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Nashguitars prides itself on being the "largest independent builder of aged guitars and basses in the world.” While that is true, what they really are is a small family dedicating their lives to a labor of love.
Nash Guitars are heritage pieces, comfortable and customized from decades of wear, yet technically pristine because each Nashguitar is actually brand new. Enthusiasm drives production and obsession drives quality, painstakingly constructing, setting up, testing, and aging by hand to an acute representation of the perfect vintage model: well-worn and well-loved. It just so happens, Bill Nash found, that’s the way we all like it.
What is Nashguitars?
Nashguitars is a family run business with a dedicated group of employees, all passionate about guitars. I started the company in 2003 in our basement, building custom guitars for private clients. We are now shipping over a hundred guitars and basses each month to our dealers throughout the world.
Who is Nashguitars?
Currently we have nine people working at Nashguitars including myself. We all get along and have a great time at work! There are no bosses and most things run democratically. In addition to myself, my son Britton, and my wife Michelle, we have several long-term employees.
Rob, who has been with us from the beginning, has done everything from cutting down boxes to painting and setups, and has been an integral part of both troubleshooting and R&D, is now a full-time airline pilot but still puts in a couple hours a week be it here in the shop, or from the road.
David has been with us for over twelve years, and in addition to doing fret dressings and assembly he is the head of our paint shop.
Matt is our billing and shipping manager, and does fret dressings and assembly.
Robby is our indispensable jack of all trades. He’ll happily take on any project and approach it with meticulous care. Additionally he installs the nut on every guitar and bass we build.
Zach does all of our sanding and steel wooling as well as some wiring.
Paden, our newest employee does assembly, neck cleaning, wiring, and many other tasks that help keep the shop moving.
How did you get started building guitars?
Growing up in a musical family in Los Angeles, I started playing guitar at the age of seven. Back then Ernie Ball had a store on Ventura Blvd, which was where I had my first lesson. Later I took lessons and eventually worked at Kaye’s Music Scene in Reseda CA, which is still there. This is where I started learning setups and minor repairs. Norman’s Rare guitars was within walking distance from my house and this is where the love of vintage guitars started. The “partscaster” thing was going on (Mighty Mite, DiMarzio, Schecter were all making necks, bodies etc) and I built many guitars for myself learning by trial and error, virtually all aspects of building electric guitars. At that time, if you selected good wood, hardware and pickups, it seemed one could make a better guitar than anything bought off the rack. I enjoyed playing clubs, recording and musical instrument work for the next several years. By the mid eighties, I had moved into to the “real world” of business, the gear and building bug never left me.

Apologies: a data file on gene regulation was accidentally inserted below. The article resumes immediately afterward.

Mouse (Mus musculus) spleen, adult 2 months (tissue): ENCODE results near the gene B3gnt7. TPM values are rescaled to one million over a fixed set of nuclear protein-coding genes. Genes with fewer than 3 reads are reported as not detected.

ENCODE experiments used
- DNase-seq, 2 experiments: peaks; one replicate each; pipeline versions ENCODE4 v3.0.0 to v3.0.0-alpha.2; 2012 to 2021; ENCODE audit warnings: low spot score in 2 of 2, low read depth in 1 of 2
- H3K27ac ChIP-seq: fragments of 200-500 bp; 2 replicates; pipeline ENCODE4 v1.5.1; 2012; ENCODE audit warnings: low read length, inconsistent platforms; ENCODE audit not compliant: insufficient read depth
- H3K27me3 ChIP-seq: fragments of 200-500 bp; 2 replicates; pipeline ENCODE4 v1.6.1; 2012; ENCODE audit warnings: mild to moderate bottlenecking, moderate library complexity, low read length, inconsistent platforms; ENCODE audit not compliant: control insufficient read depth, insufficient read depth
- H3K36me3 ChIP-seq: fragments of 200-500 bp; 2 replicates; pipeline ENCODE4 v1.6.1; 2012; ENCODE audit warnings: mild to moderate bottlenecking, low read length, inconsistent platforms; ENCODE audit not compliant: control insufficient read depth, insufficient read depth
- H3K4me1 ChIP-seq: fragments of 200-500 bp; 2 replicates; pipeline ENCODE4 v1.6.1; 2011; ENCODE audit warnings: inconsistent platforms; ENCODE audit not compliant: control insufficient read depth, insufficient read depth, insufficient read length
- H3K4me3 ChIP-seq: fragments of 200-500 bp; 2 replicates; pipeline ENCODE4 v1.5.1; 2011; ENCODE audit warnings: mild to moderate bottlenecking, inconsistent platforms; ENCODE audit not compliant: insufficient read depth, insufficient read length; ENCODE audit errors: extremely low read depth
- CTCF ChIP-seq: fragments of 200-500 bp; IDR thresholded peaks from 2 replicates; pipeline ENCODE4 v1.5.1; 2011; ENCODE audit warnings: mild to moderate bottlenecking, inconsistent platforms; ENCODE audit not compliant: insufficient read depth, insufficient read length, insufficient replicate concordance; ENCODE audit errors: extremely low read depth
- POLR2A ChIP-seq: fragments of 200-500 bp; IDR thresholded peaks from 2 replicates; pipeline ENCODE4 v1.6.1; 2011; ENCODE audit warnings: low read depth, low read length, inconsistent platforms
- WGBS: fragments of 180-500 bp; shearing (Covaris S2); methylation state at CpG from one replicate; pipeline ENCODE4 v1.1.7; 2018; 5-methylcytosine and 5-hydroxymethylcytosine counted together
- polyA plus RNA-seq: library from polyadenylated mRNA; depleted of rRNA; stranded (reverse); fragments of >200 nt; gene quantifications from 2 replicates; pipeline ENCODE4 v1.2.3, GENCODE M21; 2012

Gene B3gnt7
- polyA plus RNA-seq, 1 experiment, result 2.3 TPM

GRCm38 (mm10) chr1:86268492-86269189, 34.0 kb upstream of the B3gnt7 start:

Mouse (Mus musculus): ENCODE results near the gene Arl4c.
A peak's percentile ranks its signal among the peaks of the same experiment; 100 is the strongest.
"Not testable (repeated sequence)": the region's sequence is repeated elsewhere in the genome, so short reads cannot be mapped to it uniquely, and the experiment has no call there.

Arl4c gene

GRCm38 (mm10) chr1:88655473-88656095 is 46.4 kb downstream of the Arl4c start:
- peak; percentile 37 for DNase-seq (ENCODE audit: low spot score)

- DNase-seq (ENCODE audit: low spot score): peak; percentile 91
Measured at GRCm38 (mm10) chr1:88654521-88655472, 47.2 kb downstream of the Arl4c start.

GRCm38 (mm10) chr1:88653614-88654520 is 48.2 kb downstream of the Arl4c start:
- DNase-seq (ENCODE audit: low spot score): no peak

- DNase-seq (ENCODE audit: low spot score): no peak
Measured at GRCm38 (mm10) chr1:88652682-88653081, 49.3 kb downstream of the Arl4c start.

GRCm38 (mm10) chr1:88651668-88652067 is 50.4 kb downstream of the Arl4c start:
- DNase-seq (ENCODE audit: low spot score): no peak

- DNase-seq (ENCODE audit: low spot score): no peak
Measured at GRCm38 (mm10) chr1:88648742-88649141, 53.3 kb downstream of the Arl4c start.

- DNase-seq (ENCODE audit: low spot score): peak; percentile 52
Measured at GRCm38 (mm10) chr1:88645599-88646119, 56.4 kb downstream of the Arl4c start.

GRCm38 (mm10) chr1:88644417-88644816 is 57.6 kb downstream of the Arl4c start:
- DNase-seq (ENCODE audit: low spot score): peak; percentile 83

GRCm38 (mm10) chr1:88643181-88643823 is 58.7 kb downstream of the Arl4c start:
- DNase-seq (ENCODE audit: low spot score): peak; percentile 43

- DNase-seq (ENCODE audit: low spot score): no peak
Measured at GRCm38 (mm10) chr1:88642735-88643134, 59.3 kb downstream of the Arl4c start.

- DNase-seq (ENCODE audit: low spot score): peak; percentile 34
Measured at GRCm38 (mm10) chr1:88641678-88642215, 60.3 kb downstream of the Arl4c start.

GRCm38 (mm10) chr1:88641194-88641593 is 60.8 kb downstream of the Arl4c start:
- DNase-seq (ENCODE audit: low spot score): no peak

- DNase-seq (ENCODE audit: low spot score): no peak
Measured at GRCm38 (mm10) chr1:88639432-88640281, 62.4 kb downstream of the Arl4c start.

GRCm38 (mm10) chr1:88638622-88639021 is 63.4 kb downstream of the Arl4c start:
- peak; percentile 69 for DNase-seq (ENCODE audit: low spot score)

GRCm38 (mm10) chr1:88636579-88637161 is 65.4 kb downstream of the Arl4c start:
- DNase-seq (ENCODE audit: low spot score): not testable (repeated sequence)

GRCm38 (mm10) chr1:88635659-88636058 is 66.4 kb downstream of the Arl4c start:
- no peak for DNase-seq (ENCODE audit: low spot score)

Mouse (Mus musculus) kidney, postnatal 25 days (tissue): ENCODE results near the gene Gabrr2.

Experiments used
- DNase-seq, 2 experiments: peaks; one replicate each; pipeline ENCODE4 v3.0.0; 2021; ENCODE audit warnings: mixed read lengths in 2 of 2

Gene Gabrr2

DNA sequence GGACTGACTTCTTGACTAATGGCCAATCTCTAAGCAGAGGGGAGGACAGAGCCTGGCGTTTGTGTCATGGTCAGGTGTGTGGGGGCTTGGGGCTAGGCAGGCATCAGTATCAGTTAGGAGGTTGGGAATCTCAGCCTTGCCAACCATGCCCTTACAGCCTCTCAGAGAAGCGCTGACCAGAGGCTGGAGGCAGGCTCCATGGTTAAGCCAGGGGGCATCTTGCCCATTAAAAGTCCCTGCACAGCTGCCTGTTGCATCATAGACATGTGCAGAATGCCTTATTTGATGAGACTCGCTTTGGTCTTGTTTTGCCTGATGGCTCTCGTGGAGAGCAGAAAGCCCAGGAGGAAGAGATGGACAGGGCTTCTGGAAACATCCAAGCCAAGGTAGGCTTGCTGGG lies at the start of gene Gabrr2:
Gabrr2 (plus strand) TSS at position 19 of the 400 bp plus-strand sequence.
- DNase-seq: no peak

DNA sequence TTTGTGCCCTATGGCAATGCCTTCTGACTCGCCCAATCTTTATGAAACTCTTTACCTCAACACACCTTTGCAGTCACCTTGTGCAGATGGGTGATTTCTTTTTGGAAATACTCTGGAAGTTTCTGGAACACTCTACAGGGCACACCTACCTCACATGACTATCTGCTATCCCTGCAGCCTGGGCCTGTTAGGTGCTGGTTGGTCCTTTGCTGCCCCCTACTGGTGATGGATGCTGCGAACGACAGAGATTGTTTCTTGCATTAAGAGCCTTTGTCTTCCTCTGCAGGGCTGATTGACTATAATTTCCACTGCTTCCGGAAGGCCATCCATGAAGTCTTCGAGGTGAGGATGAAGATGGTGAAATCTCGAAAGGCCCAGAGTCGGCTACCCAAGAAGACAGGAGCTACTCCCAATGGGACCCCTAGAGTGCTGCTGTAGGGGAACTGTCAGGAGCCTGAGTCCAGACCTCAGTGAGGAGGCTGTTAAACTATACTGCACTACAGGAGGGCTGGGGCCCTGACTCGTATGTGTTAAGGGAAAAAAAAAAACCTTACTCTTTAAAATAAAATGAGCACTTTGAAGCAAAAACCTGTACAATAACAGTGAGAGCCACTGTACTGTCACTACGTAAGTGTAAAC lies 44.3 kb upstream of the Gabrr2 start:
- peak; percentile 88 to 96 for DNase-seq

After many years in the business world, I was about to implode and my wife encouraged me to do something I love - even if we would have to have to live on far less money. Tinkering in the basement led to the first few guitars, which were “new.” These sold well, and additionally I took on custom work including refinishing, full builds, and whatever I could. At some point after a guitar got damaged in final paint, I decided I would not re-finish it but age it to look like an old guitar. This guitar sold in less than 30 minutes. This was a market indicator that there may be a real desire for aged guitars so I adjusted my focus to what we do now.
What components, designs, techniques etc. make Nash guitars unique?
We get very detailed when it comes to the fret dressing, set-ups, nut cutting and other fine details. Painstaking care is taken throughout the build process. The use of thin coats of 100% nitrocellulose lacquer keep the wood light and vibrant. We feel our aging is tasteful and realistic. A guitar should feel like you have owned it forever.
Making our own components helps. On the components we cannot make, being able to have things MFGd to your exact spec is important. For example our CTS pots are made to our own spec and specific tolerances, our Lollar pickups are wound specifically for us. Our goal is to only ship a guitar we would be proud to own ourselves.
How long does it take to make a Nashguitar start to finish?
10-12 weeks is an average build time. There are many factors that can affect the time frame, including special order parts, custom paints, etc.
What is Nashguitars’ mission?
We want to make guitars that people feel an instant connection with. Like an old pair of boots or your favorite jeans.
Where does Nashguitars go from here?
We look forward to continuing to make guitars that players enjoy. We also have some new models, colors and specs to introduce into the market in the future.
Like your favorite rock star, Nash Guitars look best with more than a little wear and tear. For a guitar that is built to stand the test of time and looks like it already has, call, or stop in today to connect with our selection of hand-aged guitars and basses from Bill Nash and family. Your instant old favorite is here and waiting.
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